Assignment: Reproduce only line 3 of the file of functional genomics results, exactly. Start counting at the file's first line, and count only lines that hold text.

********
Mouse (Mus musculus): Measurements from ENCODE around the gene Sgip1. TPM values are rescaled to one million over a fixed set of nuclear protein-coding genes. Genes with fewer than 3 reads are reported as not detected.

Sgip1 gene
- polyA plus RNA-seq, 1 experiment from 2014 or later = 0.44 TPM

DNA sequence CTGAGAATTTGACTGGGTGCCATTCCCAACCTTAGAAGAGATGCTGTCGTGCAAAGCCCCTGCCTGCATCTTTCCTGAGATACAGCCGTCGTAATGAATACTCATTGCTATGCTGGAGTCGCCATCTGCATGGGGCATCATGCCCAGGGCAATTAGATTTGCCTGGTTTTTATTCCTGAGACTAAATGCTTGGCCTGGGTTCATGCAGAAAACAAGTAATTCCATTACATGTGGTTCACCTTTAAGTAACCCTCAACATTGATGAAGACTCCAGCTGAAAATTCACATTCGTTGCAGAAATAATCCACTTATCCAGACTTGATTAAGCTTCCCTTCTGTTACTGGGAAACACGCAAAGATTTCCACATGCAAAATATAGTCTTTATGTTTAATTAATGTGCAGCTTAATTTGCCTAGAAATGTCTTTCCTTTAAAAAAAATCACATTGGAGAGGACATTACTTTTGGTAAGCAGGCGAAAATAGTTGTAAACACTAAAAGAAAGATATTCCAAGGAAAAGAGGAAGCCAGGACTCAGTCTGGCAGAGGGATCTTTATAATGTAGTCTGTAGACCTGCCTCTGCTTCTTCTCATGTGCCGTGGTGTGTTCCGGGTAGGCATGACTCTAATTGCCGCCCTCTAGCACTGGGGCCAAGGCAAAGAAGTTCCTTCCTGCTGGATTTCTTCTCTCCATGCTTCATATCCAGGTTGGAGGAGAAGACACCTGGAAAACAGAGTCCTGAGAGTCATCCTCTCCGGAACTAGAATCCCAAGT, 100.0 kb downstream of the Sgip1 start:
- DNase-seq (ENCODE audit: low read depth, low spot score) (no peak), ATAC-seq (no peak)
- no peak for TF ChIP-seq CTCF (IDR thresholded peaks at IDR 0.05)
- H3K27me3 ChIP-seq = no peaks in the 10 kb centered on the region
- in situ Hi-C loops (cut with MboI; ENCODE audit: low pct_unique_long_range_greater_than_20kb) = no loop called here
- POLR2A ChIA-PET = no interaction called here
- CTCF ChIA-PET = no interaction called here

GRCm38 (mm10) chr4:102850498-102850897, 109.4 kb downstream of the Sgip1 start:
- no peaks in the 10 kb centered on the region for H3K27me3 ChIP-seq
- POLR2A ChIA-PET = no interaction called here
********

- polyA plus RNA-seq, 1 experiment from 2014 or later = 0.44 TPM